Singing 'Suspension' in 1979, about the 25th century, Kipp Lennon vocalized:

"Far beyond this world I've known, 
Far beyond my time. 
What kind of world am I going to find? 
Will it be real, or just all in my mind? 
What am I, who am I, what will I be? 
Where am I going, and what will I see?"

Speaking to David Houston back in 1979, Gil Gerard discussed 'Buck Rogers': "From day one there were rumors it was going to be released as a feature. We found out the film was being shot with 185 framing instead of 175 (standard for television). But we all just thought, 'Oh, these rumors probably happen with every new show; it's probably just for TV.' The first concrete thing the cast learned came from a notice in 'Variety' that said our picture would be released theatrically."

Producer Leslie Stevens recounted, "Originally, 'Buck Rogers' was produced under a huge deal with NBC, which says that so many hours of production at Universal will be allotted for NBC pilots, so many for episodes, so many for development. There are constant negotiations. In the course of wheeling and dealing, NBC traded 'Buck' back to us in exchange for other considerations.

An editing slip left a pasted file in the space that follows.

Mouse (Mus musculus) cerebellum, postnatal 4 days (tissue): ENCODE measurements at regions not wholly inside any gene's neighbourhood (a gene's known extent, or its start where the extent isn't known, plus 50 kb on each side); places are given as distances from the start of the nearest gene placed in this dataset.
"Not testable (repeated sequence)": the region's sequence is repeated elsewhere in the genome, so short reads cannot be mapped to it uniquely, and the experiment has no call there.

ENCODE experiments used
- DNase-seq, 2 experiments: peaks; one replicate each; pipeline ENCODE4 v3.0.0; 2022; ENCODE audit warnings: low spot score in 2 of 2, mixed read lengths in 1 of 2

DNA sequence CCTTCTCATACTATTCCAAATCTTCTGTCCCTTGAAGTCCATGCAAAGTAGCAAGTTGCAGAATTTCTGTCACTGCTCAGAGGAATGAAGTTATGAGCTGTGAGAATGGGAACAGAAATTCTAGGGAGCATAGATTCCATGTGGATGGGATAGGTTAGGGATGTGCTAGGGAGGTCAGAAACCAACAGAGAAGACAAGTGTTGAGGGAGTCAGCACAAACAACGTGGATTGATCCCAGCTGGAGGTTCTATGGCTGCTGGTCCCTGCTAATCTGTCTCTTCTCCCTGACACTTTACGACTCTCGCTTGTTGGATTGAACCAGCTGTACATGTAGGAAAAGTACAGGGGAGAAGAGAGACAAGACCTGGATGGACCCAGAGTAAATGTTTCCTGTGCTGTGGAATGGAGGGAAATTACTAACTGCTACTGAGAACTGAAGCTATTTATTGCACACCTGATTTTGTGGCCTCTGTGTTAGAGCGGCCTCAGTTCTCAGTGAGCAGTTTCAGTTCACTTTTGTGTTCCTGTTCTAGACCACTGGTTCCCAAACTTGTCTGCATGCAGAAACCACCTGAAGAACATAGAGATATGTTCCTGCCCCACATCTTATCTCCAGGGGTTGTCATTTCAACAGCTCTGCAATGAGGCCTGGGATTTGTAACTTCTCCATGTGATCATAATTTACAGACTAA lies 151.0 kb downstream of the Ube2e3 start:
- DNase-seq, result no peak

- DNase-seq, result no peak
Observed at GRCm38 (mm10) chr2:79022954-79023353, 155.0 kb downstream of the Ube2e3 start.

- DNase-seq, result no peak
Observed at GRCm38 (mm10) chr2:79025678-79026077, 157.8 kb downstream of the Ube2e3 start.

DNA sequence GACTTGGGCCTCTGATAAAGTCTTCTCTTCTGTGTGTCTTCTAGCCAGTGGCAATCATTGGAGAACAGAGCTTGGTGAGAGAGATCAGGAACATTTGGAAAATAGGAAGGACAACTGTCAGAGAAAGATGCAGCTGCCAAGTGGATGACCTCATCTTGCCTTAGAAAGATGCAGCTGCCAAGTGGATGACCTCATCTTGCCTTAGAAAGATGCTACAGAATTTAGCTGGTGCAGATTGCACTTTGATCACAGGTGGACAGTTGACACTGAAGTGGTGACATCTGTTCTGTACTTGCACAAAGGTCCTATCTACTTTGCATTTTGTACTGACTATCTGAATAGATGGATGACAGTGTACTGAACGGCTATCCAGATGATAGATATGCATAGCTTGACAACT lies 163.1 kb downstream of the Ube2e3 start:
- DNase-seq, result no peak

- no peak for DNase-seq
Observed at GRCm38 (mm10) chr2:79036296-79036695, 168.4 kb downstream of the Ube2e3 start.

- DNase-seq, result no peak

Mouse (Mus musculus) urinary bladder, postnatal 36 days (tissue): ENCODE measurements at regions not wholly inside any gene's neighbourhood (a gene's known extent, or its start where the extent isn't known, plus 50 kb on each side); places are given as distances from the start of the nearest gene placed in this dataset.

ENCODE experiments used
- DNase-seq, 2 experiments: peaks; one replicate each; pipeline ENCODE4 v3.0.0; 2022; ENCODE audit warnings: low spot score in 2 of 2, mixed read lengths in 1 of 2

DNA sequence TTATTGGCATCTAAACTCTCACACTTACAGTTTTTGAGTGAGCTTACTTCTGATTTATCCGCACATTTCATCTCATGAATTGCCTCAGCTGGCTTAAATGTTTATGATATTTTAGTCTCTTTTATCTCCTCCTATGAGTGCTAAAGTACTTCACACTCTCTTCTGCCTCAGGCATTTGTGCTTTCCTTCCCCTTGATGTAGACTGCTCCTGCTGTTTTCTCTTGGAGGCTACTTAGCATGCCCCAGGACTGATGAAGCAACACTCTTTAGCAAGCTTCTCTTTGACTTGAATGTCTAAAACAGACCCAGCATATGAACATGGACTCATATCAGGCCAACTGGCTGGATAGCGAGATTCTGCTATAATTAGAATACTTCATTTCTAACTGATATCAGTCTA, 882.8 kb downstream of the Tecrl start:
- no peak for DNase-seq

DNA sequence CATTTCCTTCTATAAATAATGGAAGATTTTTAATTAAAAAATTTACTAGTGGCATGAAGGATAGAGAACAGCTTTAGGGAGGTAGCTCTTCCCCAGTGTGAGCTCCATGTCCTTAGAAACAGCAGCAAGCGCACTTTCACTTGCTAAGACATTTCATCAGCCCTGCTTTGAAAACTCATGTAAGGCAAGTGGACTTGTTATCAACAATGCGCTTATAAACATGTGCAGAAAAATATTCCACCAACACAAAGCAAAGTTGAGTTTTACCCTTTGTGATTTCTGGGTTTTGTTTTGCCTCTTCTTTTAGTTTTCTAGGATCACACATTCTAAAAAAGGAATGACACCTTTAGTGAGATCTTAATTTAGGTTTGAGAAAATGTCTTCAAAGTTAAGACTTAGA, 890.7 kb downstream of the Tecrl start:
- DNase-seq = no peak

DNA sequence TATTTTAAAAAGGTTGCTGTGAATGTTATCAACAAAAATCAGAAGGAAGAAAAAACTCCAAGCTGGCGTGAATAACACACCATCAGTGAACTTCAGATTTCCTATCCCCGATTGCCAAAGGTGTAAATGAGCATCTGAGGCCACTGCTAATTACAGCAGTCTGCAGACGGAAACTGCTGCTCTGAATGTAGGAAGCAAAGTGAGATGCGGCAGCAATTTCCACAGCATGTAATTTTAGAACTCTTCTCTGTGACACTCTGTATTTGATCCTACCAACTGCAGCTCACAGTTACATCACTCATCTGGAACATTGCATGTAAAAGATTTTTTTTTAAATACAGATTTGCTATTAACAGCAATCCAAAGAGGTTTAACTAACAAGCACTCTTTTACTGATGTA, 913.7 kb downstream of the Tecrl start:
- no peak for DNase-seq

"'Buck' is now (in March 1979) a free ball. It can later be sold to any network, or it can act as a pilot for a series – as virtually every film does nowadays. I mean, you get one picture like 'Animal House' and suddenly there are a dozen projects for TV that stem from it. From the beginning we smelled that 'Battlestar Galactica' could be a fine shot at a corner of the 'Star Wars' market. And we were right. 

"In theatrical release, 'Galactica' beat out 'Grease' and 'Jaws II' in Japan and Canada. And it has been shown theatrically in this country (the U.S.) in a few test locations – after being shown on TV – and it did very good business. We could smell this kind of success because of the sheer brute brilliance of John Dykstra – who did the effects for 'Star War' before coming to 'Galactica'. This was quite apart from any considerations of story and character. 

"The effects in 'Galactica' were simply dazzling. But the powers at Universal – some of them have the idea that anything produced for TV has to be of inferior quality – turned us down when we suggested 'Galactica' as a feature rather than a TV show. When it became obvious that they should have released 'Galactica' as a feature, Glen Larson went back to them and said, 'Now don't make the same mistake twice!'